Principles of Biodynamic Agriculture
Biodynamic agriculture is nothing if not controversial. Easy to ridicule, simple to deride, yet manifestly simple in essence.
Damned by that fateful catch-all – “no scientific evidence of proof” –
the critics, and there are many, dismiss biodynamics as nothing but a fad. Primitive, unproven, unscientific, at best; a new age, hocus-pocus cult of pseudoscience, at worst.
Yet its adherents divide into four types:
The vocal fundamentalists, ecologists for whom biodynamics is the evangelical expression of faith ‘for the sake of the planet’.
The rationalists are more evidence-driven – they can see a way to combat the over-dependence on agrochemicals that is usurping the very notion of terroir.
The pragmatists adopt the wider holistic biodynamic aims, but are not slaves to the rule book – ‘there has to be a better way’.
And the materialists, where biodynamics is fashionable, earning higher prices.
To begin with the practitioner has to overcome their fears: the paramount commercial worry of reduced yields and income; those farmer phobias of infestation, disease, pestilence and fungi; the natural trepidation to taking a ‘backward step’, regressing to labour-intensive methods, manual over machine. And there’s always the dread of being labelled a nutcase.
The logic is pretty straightforward. Regenerative farming where there is no need for the multitude of chemicals that modern farming now relies on. By reverting to ploughing and weeding instead, the topsoil and subsoils (no longer neutralised with toxic accumulations) become more healthy, aerated, and living.
Strip away the gobbledygook and the core aim of biodynamic agriculture is to achieve a living soil (over a chemically comatose inert one) by the application of compost and manure turbocharged by seemingly bizarre treatments. It’s odd to us, but second nature to our forefathers. Minimal doses and specific timing of applications are key.
These compost preparations, numbered 502 to 507, are certainly unusual. A mix of rotting plant and decaying innards full of minerals, microbes, enzymes and bacteria. A little humus of certain plants, combined with animal-derived bacteria, fermented together buried in soil to obtain a ‘vegeto-animal humus of extraordinary strength’.
Gardeners know a good compost heap ‘cooks’, steaming as it breaks down to become a better organic material than green leaves alone. In biodynamics, the effectiveness is enhanced by the addition of a super-active fertiliser.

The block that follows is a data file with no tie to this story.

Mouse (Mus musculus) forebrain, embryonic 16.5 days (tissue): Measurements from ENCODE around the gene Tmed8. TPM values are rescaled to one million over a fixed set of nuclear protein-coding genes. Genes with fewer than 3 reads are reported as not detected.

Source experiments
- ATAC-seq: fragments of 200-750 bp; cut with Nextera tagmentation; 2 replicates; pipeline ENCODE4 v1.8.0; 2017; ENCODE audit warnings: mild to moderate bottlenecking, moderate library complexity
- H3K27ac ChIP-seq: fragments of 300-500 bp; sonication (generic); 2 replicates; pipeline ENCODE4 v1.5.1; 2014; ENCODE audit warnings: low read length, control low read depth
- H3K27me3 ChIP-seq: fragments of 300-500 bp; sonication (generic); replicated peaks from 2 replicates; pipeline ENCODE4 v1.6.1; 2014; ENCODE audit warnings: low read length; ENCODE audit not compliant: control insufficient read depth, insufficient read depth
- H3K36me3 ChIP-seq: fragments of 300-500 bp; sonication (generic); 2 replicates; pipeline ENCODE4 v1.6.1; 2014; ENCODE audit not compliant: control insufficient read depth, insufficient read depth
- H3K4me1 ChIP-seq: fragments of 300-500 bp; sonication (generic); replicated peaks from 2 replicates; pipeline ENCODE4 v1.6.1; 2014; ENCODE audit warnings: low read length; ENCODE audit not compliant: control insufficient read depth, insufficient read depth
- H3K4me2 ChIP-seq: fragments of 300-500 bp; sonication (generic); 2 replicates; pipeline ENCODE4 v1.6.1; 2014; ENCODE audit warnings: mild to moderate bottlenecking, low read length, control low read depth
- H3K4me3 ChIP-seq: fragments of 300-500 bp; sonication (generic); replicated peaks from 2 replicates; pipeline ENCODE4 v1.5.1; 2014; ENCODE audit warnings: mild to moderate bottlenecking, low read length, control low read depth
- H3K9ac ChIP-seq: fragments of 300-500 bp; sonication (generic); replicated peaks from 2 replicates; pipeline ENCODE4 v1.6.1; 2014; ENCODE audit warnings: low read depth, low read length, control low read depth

Over ten thousand years of agriculture man has observed that certain plants have specific uses: the flowers of yarrow, camomile, valerian, dandelion; nettle and oak bark. These six, after long periods of decay, are made in to preparations injected in small doses into the compost introducing bacteria, to encourage decomposition and growth of small, red worms.
There are three field sprays: 500 (horn manure), 501 (horn silica), and 508 (horsetail – plant, not equine). The bizarre horn preparations are obtained from stuffing the mineral silica or organic manure, into a calcium-rich cow’s horn. Buried underground for six months the associated bacteria, microbes and minerals ferment together.
508, the horsetail infusion, by strengthening the auto immune system of the plant, acts as preventative against mildew thereby minimising the amount of copper sulphate needed.
The treatments are given in extremely small doses. It’s a qualitative action not quantitive, a kind of kick-start which stimulates activity within the soil or the plant. Treatment 500, for example, is applied at 120g/ha; treatment 501 at 4g/ha, sprayed very lightly.
THE LUNAR CALENDAR
The ideal time for agricultural operations are determined by the lunar calendar. Not just the seasons, but like the mariner’s tide book where the gravitational pull of the relative positions of the sun and moon anticipates bi-monthly spring and neap tides and daily high and low water. Good, bad or indifferent days can be equally pre-determined – such as pruning on the waning moon to avoid rising sap-related infections.
These natural rhythms perhaps allow the farmer to live closer to his land, develop an empathy and understanding that might be lost to an ever-increasing regime of chemical intervention.
From the above it’s easy to see how some might find it lunacy. But, go back five hundred years and it probably made a lot of sense. We’ve just lost that knowledge and that’s what biodynamics, a fancy name for something so elemental, seeks to address.
As one grower summed up: “My personal scientific approach is first of all to use my own senses to test if something works. Biodynamics certainly works when it comes to flavour. The fact that I can’t understand how it works, or that others don’t either, makes no difference.”